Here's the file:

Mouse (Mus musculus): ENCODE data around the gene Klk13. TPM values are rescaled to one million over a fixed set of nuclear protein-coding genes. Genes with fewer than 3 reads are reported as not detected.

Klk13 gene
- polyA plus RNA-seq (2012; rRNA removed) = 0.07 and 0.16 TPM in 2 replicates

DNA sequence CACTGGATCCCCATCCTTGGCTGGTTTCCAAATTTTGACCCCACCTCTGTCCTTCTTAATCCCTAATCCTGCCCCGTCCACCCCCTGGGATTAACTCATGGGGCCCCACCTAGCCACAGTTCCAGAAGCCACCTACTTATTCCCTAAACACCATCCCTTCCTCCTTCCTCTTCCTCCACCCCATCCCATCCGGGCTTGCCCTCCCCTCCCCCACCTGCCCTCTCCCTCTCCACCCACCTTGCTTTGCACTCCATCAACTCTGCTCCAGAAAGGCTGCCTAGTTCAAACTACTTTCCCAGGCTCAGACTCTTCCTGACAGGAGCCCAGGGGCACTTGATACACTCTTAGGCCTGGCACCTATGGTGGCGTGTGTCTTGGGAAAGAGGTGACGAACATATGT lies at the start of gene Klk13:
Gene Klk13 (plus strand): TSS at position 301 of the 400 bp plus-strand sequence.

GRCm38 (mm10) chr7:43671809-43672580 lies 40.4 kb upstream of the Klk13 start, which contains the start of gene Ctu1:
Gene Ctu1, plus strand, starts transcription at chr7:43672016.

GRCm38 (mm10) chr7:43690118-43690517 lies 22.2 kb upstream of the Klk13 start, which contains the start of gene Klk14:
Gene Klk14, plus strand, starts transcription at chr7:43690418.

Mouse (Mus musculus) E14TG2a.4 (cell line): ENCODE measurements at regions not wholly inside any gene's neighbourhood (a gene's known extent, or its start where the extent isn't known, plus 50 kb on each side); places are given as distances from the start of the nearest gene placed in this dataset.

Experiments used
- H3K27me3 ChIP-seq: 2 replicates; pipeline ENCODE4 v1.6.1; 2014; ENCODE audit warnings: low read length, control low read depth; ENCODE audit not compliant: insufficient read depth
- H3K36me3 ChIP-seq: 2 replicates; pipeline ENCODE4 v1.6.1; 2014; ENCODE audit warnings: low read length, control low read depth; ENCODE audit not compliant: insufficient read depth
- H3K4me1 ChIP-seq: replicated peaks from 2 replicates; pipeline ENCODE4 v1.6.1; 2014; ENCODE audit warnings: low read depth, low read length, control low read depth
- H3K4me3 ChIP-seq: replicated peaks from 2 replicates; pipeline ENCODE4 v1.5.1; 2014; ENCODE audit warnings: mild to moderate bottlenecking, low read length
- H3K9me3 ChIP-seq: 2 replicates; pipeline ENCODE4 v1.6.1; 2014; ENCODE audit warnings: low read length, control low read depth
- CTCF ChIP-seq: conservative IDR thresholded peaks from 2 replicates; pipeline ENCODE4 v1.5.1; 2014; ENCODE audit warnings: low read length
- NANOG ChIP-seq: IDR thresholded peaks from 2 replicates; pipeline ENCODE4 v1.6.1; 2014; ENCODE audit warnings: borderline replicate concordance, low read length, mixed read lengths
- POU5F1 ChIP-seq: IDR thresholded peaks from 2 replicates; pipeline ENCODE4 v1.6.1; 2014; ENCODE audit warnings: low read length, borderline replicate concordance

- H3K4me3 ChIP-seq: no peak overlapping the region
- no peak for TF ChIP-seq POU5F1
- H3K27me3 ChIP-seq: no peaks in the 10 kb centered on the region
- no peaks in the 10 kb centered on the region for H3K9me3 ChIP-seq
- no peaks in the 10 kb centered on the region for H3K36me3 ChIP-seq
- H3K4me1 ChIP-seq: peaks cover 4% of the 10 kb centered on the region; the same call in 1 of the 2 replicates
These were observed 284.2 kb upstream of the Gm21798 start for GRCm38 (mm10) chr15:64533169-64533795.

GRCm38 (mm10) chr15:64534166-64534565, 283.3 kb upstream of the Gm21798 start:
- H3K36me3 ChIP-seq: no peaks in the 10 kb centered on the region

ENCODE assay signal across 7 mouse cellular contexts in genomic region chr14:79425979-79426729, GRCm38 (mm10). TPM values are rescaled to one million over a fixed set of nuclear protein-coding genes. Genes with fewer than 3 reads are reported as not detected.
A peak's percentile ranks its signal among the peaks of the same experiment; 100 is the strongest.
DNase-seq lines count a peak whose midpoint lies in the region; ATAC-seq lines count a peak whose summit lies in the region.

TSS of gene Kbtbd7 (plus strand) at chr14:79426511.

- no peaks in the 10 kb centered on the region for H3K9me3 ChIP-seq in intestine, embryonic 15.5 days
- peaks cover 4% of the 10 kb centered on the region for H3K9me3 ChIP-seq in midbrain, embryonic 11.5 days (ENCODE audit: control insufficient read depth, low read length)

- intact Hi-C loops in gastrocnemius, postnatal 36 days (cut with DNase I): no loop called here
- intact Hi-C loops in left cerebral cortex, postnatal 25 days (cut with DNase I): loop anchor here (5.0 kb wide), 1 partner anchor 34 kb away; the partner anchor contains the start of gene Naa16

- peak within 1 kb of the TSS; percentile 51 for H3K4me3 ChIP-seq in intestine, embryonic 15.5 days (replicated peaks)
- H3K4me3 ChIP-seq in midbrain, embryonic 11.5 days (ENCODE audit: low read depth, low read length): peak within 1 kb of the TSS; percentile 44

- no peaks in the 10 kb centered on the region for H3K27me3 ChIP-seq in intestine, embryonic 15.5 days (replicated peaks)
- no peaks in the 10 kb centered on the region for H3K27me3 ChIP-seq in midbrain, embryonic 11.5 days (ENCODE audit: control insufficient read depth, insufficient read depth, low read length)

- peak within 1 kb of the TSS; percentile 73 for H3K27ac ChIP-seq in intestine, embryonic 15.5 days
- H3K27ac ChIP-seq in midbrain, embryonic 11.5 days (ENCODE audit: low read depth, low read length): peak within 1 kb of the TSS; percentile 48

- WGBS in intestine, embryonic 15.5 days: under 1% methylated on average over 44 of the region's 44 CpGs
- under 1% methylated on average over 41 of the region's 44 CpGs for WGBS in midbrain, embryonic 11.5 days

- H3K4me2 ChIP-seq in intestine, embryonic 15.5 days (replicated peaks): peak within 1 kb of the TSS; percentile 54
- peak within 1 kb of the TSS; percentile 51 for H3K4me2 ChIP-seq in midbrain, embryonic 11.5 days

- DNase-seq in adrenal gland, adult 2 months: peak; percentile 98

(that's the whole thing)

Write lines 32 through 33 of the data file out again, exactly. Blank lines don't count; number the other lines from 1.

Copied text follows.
TSS of gene Kbtbd7 (plus strand) at chr14:79426511.

- no peaks in the 10 kb centered on the region for H3K9me3 ChIP-seq in intestine, embryonic 15.5 days